|At Brown Bluff, Tabarin Peninsula|
|Distribution of the gentoo penguin|
The gentoo penguin (// JEN-too) (Pygoscelis papua) is a penguin species in the genus Pygoscelis, most closely related to the Adélie penguin (P. adeliae) and the chinstrap penguin (P. antarcticus). The earliest scientific description was made in 1781 by Johann Reinhold Forster with a reference point of the Falkland Islands. They call in a variety of ways, but the most frequently heard is a loud trumpeting which the bird emits with its head thrown back.
The application of gentoo to the penguin is unclear. Gentoo was an Anglo-Indian term to distinguish Hindus from Muslims. The English term may have originated from the Portuguese gentil ("pagan, gentile"). Some speculate that the white patch on the bird's head was thought to resemble a turban.
It may also be a variation of another name for this bird, "Johnny penguin", Johnny being Juanito in Spanish and sounds vaguely like gentoo. The Johnny rook, a predator, is likely named after the Johnny penguin.
The specific name papua is a misnomer; in the original description, Johann Reinhold Forster, a naturalist who had circumnavigated the world with Captain James Cook, mistakenly assumed that the species occurred in Papua (New Guinea), the closest gentoos actually being over 6000 km to the south (on Macquarie Island). There are no penguins in New Guinea, however. Others trace the error to a "possibly fraudulent claim" in 1776 by French naturalist Pierre Sonnerat, who also alleged a Papuan location for the king penguin despite never having been to the island himself.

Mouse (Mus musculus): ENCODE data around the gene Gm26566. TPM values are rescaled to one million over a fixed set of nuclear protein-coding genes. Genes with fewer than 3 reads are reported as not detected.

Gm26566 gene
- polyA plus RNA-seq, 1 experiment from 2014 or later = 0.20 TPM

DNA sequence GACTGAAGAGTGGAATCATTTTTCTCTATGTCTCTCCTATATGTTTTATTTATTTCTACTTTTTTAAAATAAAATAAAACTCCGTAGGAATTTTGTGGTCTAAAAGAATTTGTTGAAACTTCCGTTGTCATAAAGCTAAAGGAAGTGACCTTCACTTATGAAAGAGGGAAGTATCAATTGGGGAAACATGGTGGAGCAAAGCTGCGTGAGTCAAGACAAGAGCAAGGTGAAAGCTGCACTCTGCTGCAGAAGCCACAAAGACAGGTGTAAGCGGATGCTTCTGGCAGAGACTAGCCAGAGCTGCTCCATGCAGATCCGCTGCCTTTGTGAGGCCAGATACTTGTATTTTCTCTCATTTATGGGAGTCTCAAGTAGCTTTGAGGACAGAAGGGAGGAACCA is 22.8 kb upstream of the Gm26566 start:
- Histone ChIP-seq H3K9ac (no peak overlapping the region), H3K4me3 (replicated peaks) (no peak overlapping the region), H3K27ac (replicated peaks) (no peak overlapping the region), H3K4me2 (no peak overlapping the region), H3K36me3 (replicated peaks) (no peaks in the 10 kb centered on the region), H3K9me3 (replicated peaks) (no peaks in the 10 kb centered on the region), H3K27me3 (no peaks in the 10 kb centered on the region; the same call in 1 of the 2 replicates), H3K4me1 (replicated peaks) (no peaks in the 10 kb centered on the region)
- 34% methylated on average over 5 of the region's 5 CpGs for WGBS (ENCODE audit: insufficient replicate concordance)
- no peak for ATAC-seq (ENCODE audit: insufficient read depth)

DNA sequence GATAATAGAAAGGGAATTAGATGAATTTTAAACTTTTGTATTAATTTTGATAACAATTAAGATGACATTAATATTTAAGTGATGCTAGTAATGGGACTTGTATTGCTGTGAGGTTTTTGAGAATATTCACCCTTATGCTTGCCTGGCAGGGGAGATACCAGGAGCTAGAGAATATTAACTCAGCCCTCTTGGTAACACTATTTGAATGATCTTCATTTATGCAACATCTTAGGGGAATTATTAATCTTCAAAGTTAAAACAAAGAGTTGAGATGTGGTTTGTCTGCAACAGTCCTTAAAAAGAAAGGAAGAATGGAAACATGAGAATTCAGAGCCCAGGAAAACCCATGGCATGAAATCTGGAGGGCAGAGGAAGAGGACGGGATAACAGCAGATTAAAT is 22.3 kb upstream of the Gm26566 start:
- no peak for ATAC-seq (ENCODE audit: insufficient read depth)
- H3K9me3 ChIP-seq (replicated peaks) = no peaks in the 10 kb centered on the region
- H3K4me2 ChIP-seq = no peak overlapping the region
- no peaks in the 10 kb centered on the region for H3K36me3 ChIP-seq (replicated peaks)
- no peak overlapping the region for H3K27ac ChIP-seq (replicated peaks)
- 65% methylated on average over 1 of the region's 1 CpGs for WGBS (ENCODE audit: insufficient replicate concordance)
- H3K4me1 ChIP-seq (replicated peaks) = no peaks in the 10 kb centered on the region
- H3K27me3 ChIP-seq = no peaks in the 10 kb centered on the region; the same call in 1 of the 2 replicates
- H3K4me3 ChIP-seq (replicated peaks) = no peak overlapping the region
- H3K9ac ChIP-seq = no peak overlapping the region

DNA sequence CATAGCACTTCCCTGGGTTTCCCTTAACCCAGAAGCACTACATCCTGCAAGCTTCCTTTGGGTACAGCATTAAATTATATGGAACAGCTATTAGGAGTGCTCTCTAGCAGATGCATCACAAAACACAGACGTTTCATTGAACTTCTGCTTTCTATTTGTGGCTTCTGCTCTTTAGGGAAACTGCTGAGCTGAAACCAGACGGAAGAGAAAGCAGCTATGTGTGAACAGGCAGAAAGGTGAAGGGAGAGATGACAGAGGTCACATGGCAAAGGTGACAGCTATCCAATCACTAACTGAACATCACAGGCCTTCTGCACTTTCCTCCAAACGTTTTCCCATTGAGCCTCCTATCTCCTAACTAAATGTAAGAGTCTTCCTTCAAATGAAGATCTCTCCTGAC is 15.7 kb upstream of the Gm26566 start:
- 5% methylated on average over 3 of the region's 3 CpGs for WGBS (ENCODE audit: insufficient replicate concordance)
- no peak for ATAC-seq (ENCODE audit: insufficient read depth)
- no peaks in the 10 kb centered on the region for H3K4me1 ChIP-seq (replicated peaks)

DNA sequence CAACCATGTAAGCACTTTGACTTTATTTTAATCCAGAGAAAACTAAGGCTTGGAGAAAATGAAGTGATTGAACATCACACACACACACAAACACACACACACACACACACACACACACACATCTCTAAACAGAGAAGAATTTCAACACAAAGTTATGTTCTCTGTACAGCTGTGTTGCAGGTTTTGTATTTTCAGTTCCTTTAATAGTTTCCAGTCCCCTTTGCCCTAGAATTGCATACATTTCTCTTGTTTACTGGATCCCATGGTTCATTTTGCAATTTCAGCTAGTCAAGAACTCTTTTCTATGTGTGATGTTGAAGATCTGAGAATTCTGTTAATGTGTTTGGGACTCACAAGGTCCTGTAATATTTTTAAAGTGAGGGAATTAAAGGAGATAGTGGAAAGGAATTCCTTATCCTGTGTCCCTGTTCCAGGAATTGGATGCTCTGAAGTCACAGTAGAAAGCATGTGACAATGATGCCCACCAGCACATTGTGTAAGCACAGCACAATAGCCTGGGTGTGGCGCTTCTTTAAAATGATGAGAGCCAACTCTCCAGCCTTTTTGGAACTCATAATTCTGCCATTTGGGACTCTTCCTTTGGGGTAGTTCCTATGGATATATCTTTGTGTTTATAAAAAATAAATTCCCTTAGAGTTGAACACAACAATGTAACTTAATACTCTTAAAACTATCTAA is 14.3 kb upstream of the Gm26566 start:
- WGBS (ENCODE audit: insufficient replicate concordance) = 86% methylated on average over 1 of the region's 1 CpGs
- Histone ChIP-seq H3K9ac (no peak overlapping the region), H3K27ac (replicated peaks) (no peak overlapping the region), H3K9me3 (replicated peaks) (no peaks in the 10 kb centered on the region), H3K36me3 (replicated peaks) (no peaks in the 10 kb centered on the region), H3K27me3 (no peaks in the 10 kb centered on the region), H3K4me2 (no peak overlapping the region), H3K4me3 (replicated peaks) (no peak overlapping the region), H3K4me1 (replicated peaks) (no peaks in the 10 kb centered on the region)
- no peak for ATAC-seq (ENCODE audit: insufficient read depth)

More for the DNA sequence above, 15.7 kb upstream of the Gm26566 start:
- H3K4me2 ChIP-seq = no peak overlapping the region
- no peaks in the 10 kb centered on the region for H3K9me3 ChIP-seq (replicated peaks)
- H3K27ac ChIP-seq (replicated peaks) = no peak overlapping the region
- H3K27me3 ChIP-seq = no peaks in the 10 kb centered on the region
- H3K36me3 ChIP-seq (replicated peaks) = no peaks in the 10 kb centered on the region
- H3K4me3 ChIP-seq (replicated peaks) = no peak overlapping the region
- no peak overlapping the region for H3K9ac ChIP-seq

The gentoo penguin is one of three species in the genus Pygoscelis. Mitochondrial and nuclear DNA evidence suggests the genus split from other penguins around 38 million years ago, about 2 million years after the ancestors of the genus Aptenodytes. In turn, the Adelie penguins split off from the other members of the genus around 19 million years ago, and the chinstrap and gentoo finally diverged around 14 million years ago.
Two subspecies of this penguin are recognised: Pygoscelis papua papua and the smaller Pygoscelis papua ellsworthi.
The gentoo penguin is easily recognized by the wide white stripe extending like a bonnet across the top of its head and its bright orange-red bill. It has pale whitish-pink webbed feet and a fairly long tail – the most prominent tail of all penguin species. Chicks have grey backs with white fronts. As the gentoo penguin waddles along on land, its tail sticks out behind, sweeping from side to side, hence the scientific name Pygoscelis, which means "rump-tailed".